This underinvestigated syndrome often goes unnoticed until it's too late, say Joyce Cheung and Richard Johnston
Refeeding syndrome was first reported among survivors of Japanese concentration camps in the second world war who became acutely unwell soon after their release.1 These cases followed extreme and prolonged starvation. Refeeding syndrome develops in malnourished patients who receive nutritional support after a period of inadequate intake. Malnutrition is alarmingly common among hospital inpatients. A recent meta-analysis of 18 European and North American studies, which assessed more than 10 000 inpatients, found that 31% are malnourished.2 Failure to identify patients at risk of developing refeeding syndrome, while they are being refed, results in inadequate monitoring and support of such patients. This can lead to morbidity and mortality.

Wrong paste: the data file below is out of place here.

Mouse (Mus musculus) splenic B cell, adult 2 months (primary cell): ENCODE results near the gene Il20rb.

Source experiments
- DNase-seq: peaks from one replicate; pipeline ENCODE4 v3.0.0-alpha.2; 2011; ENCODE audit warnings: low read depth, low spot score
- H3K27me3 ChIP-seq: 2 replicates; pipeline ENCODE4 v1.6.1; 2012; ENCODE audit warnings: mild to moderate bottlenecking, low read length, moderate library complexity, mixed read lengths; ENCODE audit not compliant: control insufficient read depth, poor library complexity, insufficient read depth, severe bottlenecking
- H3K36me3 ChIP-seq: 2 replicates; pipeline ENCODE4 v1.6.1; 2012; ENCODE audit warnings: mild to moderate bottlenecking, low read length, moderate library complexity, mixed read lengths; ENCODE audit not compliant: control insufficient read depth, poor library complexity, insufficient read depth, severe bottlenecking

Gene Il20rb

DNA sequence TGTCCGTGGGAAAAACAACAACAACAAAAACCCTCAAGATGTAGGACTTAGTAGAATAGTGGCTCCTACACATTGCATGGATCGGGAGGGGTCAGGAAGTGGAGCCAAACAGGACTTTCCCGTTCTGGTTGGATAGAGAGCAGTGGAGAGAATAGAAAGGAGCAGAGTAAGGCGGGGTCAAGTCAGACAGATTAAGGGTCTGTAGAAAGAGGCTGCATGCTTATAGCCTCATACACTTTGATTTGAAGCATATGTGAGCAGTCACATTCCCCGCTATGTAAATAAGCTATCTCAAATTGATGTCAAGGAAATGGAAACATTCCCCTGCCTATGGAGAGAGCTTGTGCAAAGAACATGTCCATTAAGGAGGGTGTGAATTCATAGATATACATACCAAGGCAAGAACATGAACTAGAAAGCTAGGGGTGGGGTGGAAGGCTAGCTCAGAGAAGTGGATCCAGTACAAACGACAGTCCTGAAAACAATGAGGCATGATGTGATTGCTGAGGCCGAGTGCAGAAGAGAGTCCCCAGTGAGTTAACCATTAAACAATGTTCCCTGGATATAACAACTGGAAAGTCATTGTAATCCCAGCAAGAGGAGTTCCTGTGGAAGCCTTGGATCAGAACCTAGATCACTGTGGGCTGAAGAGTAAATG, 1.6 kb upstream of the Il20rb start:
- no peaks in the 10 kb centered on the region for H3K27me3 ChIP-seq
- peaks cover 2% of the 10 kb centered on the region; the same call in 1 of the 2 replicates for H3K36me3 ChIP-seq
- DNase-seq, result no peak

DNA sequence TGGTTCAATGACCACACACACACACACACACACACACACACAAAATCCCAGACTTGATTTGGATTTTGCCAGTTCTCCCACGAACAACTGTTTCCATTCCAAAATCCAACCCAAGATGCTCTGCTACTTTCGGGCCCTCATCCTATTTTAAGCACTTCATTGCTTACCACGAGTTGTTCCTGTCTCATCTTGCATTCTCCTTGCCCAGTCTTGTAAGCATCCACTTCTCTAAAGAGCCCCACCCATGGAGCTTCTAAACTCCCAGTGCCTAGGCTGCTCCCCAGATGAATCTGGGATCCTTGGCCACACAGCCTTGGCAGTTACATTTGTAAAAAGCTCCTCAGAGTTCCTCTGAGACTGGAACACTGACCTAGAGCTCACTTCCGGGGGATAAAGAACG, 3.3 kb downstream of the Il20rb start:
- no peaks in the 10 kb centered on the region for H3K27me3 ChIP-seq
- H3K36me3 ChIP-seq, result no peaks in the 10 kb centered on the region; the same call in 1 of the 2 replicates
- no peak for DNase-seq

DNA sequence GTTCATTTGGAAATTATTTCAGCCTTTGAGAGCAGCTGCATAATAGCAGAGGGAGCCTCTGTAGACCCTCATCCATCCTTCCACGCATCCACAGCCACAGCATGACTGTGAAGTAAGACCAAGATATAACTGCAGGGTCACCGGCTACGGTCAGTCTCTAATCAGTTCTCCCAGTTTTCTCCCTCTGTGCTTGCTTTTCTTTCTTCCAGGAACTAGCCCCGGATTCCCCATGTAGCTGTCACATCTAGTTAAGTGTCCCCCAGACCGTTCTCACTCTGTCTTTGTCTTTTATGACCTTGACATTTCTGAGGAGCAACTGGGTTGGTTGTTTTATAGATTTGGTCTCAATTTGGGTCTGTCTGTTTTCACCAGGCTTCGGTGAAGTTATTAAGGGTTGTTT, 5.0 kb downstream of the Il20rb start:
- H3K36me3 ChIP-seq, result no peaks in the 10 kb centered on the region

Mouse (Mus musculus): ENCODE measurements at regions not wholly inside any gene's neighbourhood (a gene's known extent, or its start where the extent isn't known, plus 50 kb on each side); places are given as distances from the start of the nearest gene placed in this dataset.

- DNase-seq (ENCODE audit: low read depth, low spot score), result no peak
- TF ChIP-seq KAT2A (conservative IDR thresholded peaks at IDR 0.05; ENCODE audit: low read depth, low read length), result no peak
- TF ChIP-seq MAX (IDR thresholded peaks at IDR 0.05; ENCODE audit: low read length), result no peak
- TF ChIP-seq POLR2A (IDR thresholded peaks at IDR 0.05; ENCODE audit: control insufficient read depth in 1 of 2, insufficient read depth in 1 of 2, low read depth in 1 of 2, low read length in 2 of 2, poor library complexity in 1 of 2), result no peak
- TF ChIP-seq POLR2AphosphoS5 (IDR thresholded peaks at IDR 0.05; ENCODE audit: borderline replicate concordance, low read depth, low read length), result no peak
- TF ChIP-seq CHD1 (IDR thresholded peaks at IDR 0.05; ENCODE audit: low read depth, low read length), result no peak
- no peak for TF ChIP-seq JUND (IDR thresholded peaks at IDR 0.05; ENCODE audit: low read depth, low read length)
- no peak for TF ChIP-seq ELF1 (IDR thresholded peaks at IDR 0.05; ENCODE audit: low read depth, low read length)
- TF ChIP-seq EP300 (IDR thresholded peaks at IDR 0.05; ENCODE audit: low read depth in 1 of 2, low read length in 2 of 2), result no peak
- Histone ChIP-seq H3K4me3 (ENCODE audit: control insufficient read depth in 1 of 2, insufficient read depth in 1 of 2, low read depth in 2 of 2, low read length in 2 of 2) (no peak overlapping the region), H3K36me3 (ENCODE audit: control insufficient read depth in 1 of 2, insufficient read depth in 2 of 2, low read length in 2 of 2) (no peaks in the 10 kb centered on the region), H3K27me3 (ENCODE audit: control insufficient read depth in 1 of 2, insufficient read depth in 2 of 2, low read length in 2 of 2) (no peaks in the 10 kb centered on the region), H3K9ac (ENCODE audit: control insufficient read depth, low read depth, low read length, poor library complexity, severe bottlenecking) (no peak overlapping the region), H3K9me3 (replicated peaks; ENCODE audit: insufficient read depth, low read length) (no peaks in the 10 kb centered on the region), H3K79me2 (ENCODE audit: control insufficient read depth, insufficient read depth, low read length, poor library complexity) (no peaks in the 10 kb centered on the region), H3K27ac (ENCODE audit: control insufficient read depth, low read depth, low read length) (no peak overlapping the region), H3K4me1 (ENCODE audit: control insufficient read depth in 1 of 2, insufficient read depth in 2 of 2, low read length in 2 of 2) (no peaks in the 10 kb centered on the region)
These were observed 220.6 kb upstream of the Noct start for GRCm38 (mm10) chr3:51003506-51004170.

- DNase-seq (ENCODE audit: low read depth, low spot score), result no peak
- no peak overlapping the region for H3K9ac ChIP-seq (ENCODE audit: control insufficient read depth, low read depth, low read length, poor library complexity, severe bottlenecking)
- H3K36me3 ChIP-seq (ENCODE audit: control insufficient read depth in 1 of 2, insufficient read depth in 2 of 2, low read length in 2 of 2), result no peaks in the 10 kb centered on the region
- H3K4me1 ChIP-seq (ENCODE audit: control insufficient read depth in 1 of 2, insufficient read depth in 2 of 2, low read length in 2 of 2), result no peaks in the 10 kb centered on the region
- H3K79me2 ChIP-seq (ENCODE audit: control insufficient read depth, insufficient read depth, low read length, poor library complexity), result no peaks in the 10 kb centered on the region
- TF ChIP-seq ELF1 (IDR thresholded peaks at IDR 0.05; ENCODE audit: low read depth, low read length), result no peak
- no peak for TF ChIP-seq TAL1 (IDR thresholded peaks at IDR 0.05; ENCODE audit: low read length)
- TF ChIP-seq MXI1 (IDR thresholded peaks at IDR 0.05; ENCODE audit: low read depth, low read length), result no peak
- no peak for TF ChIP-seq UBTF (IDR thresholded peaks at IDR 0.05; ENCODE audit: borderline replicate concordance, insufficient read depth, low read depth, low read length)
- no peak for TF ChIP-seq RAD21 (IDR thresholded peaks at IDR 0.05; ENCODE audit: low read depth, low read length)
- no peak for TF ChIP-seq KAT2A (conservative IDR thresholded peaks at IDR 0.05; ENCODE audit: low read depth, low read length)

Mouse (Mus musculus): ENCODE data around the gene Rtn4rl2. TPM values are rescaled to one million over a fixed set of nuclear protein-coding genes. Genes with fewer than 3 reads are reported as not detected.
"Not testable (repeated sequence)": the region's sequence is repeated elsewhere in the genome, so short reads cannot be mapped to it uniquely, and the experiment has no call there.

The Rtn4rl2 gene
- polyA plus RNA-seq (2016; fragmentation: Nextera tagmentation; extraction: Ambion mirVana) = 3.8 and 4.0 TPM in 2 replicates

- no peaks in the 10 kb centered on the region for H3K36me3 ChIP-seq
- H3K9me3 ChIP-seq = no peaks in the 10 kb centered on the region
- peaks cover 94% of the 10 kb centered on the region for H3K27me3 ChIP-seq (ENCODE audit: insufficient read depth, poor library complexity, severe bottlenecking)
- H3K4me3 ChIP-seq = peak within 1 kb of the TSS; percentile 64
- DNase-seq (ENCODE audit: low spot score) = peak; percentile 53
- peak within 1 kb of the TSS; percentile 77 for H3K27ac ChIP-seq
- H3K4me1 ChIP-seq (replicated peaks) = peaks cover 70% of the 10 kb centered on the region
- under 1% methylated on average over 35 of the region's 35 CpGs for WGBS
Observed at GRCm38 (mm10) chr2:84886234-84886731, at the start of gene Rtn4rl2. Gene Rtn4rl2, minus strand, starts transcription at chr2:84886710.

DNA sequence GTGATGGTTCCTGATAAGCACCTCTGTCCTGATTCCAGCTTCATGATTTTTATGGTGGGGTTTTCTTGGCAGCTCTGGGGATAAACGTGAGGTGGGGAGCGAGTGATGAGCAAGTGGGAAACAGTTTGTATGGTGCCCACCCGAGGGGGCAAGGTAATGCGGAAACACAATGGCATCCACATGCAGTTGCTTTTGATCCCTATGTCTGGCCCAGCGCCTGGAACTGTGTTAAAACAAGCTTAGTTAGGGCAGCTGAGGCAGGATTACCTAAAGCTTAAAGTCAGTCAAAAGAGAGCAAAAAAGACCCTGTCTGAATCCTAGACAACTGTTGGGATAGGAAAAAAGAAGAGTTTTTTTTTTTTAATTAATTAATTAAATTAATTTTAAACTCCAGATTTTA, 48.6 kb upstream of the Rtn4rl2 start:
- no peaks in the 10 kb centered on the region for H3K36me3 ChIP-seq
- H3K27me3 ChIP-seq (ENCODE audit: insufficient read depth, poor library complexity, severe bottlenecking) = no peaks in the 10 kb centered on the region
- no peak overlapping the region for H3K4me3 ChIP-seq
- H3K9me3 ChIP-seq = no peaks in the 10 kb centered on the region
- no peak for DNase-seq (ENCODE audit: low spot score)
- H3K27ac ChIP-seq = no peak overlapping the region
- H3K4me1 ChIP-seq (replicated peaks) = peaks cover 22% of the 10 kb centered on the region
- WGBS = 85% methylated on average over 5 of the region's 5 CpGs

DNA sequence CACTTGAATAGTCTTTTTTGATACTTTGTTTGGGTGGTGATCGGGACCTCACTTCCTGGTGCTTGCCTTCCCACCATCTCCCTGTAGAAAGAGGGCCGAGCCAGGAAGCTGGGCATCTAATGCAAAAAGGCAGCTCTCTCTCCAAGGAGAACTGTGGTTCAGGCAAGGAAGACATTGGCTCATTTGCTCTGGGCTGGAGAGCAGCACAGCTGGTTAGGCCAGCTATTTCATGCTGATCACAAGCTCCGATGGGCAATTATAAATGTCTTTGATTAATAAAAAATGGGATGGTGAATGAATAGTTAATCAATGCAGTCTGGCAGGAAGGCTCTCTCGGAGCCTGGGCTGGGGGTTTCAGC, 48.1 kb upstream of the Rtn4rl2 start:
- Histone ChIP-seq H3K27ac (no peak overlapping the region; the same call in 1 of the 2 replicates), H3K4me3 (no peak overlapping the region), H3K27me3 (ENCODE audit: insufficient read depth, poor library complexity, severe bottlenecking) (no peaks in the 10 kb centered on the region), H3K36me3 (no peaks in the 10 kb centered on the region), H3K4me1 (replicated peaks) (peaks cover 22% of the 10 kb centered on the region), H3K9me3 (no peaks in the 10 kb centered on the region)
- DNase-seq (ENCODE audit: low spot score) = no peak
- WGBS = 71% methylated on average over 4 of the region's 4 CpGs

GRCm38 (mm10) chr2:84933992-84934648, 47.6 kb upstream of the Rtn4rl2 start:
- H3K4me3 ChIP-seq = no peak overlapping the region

Although no consensus definition exists, refeeding syndrome can be defined as the consequences of severe fluid and electrolyte shifts in malnourished patients when they are refed.3 It can develop after oral, enteral (through a tube), or parenteral (intravenous) nutritional support. The biochemical derangements